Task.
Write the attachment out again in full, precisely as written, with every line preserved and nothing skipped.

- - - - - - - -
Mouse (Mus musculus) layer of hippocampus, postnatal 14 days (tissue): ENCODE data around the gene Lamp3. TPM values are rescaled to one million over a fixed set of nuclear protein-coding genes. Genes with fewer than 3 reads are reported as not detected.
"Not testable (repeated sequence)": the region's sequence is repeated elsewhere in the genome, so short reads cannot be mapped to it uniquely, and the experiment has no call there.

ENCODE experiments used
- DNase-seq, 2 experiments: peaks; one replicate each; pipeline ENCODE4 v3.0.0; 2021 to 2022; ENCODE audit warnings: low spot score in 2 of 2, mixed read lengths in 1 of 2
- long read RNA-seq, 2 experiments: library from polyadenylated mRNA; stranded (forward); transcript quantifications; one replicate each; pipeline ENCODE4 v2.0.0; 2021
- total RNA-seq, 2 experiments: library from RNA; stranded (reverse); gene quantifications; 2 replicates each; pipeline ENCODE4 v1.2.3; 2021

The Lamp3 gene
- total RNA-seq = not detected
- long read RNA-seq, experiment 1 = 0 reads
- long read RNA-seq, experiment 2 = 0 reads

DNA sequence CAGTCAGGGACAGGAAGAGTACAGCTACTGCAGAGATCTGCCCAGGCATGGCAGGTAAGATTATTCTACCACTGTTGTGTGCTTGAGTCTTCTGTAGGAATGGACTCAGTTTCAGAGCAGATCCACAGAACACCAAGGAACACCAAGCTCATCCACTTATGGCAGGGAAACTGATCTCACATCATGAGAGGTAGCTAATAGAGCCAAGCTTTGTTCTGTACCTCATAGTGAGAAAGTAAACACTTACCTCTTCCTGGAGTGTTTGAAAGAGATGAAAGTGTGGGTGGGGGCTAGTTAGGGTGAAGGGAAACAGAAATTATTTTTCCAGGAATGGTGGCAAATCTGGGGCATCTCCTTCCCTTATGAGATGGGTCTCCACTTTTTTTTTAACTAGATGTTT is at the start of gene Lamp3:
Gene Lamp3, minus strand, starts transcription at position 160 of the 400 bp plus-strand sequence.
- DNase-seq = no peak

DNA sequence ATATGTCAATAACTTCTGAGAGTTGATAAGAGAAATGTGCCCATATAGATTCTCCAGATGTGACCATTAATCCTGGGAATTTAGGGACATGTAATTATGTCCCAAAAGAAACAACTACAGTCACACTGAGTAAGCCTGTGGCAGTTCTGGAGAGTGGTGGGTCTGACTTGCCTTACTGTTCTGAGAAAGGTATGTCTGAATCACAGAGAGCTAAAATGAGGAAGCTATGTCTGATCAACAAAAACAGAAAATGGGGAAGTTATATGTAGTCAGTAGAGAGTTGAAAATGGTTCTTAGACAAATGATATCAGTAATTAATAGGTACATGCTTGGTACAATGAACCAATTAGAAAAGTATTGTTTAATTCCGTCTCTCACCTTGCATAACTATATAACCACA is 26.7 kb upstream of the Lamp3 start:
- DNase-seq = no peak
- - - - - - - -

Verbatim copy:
Mouse (Mus musculus) layer of hippocampus, postnatal 14 days (tissue): ENCODE data around the gene Lamp3. TPM values are rescaled to one million over a fixed set of nuclear protein-coding genes. Genes with fewer than 3 reads are reported as not detected.
"Not testable (repeated sequence)": the region's sequence is repeated elsewhere in the genome, so short reads cannot be mapped to it uniquely, and the experiment has no call there.

ENCODE experiments used
- DNase-seq, 2 experiments: peaks; one replicate each; pipeline ENCODE4 v3.0.0; 2021 to 2022; ENCODE audit warnings: low spot score in 2 of 2, mixed read lengths in 1 of 2
- long read RNA-seq, 2 experiments: library from polyadenylated mRNA; stranded (forward); transcript quantifications; one replicate each; pipeline ENCODE4 v2.0.0; 2021
- total RNA-seq, 2 experiments: library from RNA; stranded (reverse); gene quantifications; 2 replicates each; pipeline ENCODE4 v1.2.3; 2021

The Lamp3 gene
- total RNA-seq = not detected
- long read RNA-seq, experiment 1 = 0 reads
- long read RNA-seq, experiment 2 = 0 reads

DNA sequence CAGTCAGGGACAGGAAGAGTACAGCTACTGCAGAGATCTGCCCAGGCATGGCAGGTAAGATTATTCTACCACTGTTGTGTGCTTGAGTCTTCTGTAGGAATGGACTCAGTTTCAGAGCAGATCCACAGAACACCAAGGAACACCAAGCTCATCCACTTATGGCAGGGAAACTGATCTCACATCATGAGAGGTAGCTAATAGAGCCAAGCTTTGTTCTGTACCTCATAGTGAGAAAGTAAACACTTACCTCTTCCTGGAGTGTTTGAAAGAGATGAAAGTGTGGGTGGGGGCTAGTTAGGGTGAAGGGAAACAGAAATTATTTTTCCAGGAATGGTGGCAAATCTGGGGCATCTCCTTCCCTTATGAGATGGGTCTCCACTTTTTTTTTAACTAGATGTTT is at the start of gene Lamp3:
Gene Lamp3, minus strand, starts transcription at position 160 of the 400 bp plus-strand sequence.
- DNase-seq = no peak

DNA sequence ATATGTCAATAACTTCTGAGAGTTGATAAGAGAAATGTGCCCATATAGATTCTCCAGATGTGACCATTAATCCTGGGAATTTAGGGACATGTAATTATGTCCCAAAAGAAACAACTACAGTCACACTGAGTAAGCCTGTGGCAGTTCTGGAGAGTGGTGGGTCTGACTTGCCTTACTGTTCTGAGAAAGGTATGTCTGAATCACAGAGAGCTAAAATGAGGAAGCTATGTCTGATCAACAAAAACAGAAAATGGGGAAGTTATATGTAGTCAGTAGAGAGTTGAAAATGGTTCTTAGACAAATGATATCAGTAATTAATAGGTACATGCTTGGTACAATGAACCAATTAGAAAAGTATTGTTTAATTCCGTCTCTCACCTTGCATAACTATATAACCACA is 26.7 kb upstream of the Lamp3 start:
- DNase-seq = no peak